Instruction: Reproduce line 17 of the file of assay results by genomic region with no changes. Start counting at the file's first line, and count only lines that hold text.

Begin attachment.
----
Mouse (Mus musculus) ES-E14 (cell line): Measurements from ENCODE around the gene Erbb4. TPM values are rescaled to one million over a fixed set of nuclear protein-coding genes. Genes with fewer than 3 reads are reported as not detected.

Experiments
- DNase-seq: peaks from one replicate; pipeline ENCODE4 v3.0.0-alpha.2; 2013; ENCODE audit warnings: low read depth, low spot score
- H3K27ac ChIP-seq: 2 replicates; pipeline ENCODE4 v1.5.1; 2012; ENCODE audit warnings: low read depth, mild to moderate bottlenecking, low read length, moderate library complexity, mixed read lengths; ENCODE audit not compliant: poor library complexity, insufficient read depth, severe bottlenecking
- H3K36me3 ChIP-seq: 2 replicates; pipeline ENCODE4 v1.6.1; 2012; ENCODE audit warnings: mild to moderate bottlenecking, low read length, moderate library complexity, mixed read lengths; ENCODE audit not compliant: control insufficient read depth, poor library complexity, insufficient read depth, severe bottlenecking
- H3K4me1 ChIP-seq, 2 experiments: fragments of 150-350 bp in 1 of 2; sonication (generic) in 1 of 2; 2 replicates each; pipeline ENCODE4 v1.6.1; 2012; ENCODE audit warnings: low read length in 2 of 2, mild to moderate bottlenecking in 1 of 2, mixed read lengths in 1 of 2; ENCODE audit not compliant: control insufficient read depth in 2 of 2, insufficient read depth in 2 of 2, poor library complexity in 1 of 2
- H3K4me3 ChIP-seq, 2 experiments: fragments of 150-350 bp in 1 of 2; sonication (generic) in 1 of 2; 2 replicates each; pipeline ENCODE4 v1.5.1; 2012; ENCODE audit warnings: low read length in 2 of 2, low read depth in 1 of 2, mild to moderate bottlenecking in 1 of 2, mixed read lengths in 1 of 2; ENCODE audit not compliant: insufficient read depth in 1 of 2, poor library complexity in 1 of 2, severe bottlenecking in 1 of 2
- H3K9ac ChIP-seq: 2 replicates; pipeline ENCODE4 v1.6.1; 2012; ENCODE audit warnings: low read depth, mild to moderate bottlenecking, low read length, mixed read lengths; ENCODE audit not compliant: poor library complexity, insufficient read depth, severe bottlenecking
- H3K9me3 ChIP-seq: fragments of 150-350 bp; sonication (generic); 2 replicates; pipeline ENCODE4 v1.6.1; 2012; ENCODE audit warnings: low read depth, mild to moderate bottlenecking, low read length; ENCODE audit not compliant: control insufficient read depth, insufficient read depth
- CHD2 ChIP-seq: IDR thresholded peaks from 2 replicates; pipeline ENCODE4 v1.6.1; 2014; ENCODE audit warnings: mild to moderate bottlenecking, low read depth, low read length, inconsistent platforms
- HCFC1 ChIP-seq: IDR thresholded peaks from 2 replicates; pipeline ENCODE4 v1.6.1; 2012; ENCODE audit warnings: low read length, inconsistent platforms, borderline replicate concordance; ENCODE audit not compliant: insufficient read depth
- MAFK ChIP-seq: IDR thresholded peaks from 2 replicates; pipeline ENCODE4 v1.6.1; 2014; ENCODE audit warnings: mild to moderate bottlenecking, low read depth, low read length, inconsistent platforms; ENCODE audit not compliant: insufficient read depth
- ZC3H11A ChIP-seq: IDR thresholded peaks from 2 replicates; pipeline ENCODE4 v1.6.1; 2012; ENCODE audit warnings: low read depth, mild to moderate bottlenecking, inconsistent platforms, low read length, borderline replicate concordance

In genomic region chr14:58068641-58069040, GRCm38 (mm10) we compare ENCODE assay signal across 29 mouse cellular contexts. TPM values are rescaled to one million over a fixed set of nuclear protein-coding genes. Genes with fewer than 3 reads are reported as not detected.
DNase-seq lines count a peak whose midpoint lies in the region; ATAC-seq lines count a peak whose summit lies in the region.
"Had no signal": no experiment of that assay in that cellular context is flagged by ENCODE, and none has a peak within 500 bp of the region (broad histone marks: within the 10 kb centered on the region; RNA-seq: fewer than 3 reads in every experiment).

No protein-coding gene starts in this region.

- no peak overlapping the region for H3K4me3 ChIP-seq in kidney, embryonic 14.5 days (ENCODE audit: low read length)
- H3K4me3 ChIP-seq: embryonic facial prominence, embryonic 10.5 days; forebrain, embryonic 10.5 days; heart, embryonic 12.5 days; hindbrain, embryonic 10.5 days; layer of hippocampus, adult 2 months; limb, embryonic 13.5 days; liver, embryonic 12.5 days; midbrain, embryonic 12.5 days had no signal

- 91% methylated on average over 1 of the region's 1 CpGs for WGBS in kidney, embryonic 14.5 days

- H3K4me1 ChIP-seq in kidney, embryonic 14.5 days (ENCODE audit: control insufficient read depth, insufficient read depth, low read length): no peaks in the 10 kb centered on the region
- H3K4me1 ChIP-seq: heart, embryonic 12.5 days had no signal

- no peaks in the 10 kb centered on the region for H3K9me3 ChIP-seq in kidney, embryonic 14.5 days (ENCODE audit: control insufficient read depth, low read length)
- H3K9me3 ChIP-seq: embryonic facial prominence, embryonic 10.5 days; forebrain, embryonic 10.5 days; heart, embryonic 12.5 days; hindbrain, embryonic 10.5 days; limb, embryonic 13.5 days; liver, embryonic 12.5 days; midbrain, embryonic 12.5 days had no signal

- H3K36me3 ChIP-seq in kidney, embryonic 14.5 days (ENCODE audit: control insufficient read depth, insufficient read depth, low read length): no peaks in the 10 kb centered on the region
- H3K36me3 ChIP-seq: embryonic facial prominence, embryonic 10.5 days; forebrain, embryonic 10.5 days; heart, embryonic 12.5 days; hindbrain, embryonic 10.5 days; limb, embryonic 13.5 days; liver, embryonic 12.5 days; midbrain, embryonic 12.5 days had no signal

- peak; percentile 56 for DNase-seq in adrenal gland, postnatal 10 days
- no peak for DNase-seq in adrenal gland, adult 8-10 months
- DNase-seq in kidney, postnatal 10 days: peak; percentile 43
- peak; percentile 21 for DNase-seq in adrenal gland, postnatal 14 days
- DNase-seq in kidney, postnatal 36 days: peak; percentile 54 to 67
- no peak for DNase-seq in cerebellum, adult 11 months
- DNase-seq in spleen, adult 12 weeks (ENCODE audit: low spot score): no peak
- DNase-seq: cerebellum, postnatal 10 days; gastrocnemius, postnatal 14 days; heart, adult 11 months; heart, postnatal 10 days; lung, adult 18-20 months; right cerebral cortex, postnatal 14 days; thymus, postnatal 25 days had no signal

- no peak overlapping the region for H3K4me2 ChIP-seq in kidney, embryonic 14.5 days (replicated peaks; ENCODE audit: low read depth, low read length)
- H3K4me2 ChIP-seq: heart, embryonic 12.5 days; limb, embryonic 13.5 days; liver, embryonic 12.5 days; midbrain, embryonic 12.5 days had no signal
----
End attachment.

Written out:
No protein-coding gene starts in this region.